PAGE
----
Traders face pitch battle to remain on High Street

MARKET sellers claim street trading faces being 'eradicated' after city councillors refused to allow stalls to return to the Royal Mile.

Market Trader Stalls on the Royal Mile. Picture: Ian Georgeson

Members of the City of Edinburgh Council’s Regulatory Committee backed a recommendation by officers to halt four market spots being restored outside the City Chambers on the High Street. The four stances were temporarily withdrawn in the first half of 2017 while work was carried out.

It is also expected that the four remaining trading spots will be axed when the adjacent council building is handed over to the Chris Stewart Group on a long lease later this year.

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Members of the committee
rejected an amendment by Cllr Alex Staniforth which called for the four pitches to be restored on a temporary basis.

Cllr Staniforth labelled claims by council officers that market stalls detract from the city’s World Heritage status as “totally unfounded”.

He added: “This city has a long heritage of street trading. It benefits our World Heritage status that we have street traders and rather than detract from it, I think it enriches it.

“I reject the idea that the Royal Mile is better if it is only open to big developers and development.”

Cllr Cameron Rose, who voted against the stances being reinstated, said the process had created “an injustice” before a decision is taken next month on the overall operation of the High Street.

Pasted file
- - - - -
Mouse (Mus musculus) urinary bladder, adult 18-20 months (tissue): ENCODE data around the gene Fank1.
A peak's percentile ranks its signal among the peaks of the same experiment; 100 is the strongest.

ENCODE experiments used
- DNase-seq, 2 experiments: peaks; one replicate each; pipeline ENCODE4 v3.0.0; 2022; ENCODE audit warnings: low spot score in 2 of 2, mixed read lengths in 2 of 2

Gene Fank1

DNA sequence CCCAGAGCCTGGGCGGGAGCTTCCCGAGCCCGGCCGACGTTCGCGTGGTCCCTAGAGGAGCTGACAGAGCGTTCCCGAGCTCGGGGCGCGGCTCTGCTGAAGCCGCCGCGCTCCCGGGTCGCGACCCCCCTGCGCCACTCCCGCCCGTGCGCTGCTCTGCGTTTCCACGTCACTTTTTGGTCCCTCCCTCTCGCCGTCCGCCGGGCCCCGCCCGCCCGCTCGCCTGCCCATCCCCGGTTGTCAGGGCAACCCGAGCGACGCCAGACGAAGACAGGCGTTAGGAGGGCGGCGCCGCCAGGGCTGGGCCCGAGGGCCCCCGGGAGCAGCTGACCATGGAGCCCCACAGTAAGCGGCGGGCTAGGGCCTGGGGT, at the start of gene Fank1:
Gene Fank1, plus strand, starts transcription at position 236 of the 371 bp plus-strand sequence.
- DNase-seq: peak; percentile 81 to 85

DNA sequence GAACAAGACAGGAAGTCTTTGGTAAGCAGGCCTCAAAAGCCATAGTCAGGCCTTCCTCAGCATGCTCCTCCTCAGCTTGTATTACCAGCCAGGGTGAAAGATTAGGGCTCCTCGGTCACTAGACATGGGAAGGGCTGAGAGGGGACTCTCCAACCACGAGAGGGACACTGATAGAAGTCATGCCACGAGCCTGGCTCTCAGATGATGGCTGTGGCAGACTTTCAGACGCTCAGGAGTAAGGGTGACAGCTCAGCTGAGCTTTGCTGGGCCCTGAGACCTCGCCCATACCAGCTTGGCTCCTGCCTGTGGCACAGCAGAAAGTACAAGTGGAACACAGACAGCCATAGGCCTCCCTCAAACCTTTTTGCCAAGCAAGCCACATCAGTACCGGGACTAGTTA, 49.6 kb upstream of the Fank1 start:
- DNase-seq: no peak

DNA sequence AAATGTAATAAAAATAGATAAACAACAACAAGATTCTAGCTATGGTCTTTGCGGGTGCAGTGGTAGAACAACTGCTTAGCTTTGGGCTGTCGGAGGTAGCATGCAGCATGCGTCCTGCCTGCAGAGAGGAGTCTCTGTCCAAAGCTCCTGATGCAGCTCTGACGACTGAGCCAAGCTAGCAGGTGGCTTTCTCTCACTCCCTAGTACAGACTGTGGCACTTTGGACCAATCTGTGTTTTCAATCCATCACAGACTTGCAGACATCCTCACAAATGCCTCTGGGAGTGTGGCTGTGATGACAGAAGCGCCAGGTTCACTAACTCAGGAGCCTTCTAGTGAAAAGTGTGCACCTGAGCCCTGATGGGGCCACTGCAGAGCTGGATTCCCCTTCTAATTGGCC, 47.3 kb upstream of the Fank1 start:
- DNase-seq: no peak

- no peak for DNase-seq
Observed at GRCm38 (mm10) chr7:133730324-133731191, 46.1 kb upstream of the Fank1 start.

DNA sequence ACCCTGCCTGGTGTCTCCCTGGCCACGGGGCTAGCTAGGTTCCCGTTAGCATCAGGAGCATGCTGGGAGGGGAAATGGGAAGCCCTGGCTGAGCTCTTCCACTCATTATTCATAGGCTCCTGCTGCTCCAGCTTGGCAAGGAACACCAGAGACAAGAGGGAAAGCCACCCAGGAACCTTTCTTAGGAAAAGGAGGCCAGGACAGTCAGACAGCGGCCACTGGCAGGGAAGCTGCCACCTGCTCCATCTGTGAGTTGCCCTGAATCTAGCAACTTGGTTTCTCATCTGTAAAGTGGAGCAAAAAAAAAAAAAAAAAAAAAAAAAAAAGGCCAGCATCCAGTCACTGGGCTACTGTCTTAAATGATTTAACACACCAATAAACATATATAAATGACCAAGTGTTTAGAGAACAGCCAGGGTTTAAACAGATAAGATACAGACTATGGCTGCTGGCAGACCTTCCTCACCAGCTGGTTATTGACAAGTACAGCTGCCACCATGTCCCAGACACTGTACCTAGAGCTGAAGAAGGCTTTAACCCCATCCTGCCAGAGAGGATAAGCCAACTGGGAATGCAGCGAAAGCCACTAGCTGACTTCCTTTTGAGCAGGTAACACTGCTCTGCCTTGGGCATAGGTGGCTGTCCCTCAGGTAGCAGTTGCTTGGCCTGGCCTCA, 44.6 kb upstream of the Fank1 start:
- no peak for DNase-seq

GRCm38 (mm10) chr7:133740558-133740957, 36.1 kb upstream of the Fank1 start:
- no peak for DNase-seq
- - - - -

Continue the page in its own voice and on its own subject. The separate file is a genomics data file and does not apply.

He added: “This is clearly a mess.”

Chandra Mather has been selling designer jewellery on the Royal Mile for 22 years.

Speaking on behalf of 
traders, she said: “The Tron Kirk has shut and there are no other places for people to trade.

“The High Street has had traders on it for hundreds of years, these stances have existed for 30 years – to eradicate them surely needs more discussion at this level.”

The city council has disposed of its property, 329 High Street, between the City Chambers and the Real Mary King’s Close, where the four remaining market spaces are located. The council believes that the new occupiers will not wish to have market stalls adjacent to the building. There are two other stances at Hunter Square for street traders.

Ms Mather added: “It seems quite clear that if that has gone to a private partner, it seems very likely that those stances will have to be moved.”

Andrew Mitchell, the council’s regulatory services manager, said the trading stalls were “not particularly pretty” and indicated that the licensing department receives around three to four applications for each stance.

He added: “Increasingly, the traditional spots for street trading are becoming unviable as buildings become developed and people who develop them do not want street trading outside them.

“The department routinely receives complaints from other businesses that make it perfectly clear they do not want any street trading on the High Street.”

The committee agreed not to reinstate the trading stances on the High Street.

Speaking after the meeting, Ms Mather said: “Today is a sad day for street trading.”

A Council spokesperson said: “The High Street is an important civic space within the city and as it continues to develop it is necessary to review the way in which the Council manages street traders in the area. Unfortunately demand outstrips the limited space available here.

“Today’s decision by Regulatory Committee to continue with four street trading stances on the High Street supports some temporary street trading. The committee will continue to consider street trading alongside the Council’s Public Spaces Manifesto, and has called for a report exploring ways of balancing street trading with the needs and views of other users of this area. We appreciate the disappointment this may cause for some traders but it is important to point out that traders often also have street trading licenses for elsewhere in the city centre.”